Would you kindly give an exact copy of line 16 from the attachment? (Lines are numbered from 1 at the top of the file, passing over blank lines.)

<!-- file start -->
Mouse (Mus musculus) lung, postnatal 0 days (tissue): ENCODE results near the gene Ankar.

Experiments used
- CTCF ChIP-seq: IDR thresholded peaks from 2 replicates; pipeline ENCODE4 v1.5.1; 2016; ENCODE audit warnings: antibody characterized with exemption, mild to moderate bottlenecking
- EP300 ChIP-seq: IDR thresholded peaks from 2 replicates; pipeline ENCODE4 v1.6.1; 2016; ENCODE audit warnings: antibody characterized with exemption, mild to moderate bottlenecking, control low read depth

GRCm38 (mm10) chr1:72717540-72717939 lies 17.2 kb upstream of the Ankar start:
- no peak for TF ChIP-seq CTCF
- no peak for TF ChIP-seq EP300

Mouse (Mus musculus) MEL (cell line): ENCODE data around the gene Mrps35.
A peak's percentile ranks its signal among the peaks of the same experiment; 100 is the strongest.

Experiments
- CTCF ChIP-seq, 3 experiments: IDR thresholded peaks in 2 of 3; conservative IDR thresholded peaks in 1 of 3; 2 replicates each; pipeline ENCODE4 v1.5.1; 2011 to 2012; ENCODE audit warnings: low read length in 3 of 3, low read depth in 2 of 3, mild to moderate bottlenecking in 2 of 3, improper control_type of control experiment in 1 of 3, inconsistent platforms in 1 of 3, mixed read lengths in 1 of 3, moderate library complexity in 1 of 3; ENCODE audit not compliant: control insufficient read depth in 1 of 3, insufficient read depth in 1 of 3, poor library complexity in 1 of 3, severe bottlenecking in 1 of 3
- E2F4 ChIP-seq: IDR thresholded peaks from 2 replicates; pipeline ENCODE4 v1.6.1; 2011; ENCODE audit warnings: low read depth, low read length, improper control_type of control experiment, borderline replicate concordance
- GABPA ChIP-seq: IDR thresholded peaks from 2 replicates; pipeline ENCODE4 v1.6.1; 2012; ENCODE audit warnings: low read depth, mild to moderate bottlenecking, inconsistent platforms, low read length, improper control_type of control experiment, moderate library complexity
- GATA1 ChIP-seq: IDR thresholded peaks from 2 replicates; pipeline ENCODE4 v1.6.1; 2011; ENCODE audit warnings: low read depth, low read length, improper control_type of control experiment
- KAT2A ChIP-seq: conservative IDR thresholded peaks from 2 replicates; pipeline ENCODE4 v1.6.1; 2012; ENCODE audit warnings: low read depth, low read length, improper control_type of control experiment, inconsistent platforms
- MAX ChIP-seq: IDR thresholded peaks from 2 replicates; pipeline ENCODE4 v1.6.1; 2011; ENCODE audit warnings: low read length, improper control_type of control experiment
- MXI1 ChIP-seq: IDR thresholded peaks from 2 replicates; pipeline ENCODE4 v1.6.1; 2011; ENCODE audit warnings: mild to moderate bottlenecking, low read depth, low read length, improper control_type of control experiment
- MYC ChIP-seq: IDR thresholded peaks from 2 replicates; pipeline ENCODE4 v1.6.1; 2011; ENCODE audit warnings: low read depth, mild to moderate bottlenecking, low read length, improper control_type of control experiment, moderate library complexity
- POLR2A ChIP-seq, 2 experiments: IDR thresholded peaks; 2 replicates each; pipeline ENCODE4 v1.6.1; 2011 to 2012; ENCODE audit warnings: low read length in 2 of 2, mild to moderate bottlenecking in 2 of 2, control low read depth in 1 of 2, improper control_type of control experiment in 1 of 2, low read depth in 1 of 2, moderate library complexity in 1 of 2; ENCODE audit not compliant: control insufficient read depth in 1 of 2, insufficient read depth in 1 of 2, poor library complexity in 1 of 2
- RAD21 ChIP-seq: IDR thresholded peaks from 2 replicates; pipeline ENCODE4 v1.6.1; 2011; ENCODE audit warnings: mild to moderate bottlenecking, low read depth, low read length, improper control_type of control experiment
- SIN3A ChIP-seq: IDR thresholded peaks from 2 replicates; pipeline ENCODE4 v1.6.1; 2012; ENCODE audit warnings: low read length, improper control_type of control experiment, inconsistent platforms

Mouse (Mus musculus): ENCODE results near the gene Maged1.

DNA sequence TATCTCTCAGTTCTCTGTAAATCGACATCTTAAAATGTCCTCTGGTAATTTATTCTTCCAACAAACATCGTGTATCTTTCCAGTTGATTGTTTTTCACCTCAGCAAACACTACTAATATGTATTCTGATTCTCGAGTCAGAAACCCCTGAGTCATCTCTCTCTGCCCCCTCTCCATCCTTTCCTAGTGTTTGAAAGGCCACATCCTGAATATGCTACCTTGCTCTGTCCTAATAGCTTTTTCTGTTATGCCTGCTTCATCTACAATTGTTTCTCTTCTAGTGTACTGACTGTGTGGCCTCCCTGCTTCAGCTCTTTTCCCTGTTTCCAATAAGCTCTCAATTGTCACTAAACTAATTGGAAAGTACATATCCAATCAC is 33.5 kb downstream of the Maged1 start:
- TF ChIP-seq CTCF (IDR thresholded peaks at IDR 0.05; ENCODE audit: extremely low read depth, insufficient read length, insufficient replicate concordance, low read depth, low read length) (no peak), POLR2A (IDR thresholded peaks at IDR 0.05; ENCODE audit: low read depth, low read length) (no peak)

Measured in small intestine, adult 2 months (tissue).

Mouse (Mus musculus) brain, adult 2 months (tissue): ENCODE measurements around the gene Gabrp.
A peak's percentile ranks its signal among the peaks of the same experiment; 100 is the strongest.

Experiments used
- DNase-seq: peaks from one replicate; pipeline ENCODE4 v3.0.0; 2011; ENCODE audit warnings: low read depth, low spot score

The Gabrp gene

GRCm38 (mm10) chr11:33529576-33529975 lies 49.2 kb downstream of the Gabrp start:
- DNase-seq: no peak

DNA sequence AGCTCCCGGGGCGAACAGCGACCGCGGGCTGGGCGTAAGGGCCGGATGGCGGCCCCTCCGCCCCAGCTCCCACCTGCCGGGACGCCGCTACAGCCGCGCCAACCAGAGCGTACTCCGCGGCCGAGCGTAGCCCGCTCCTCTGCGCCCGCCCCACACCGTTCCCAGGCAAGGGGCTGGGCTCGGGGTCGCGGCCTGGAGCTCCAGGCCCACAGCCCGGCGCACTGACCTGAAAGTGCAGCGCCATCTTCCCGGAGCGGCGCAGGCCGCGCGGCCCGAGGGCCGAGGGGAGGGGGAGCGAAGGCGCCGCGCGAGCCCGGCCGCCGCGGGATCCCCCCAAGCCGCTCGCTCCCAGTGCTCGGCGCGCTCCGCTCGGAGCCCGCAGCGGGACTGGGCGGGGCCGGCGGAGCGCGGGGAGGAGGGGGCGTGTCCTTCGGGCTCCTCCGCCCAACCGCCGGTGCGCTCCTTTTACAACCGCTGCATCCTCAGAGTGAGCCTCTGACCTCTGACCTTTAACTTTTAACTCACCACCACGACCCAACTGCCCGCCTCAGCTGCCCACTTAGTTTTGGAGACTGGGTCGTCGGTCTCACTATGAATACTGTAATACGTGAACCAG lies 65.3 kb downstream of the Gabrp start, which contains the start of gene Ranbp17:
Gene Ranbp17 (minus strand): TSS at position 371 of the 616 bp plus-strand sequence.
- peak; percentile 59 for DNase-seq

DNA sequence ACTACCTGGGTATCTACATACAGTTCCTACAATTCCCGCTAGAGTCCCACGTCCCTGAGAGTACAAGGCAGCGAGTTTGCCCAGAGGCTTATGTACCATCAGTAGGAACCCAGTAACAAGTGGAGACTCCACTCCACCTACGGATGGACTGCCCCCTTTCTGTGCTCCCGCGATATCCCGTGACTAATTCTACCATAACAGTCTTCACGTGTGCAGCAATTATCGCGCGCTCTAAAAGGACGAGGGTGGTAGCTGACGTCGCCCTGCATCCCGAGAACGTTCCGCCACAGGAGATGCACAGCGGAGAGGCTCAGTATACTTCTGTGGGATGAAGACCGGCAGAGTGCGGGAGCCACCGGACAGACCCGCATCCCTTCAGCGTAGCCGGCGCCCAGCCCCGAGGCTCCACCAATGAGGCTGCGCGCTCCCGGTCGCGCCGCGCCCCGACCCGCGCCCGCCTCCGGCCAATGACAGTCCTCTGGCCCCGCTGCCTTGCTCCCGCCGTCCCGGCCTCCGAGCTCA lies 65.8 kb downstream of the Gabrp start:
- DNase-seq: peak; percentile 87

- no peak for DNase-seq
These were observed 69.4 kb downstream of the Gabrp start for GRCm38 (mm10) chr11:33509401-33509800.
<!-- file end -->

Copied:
- MAX ChIP-seq: IDR thresholded peaks from 2 replicates; pipeline ENCODE4 v1.6.1; 2011; ENCODE audit warnings: low read length, improper control_type of control experiment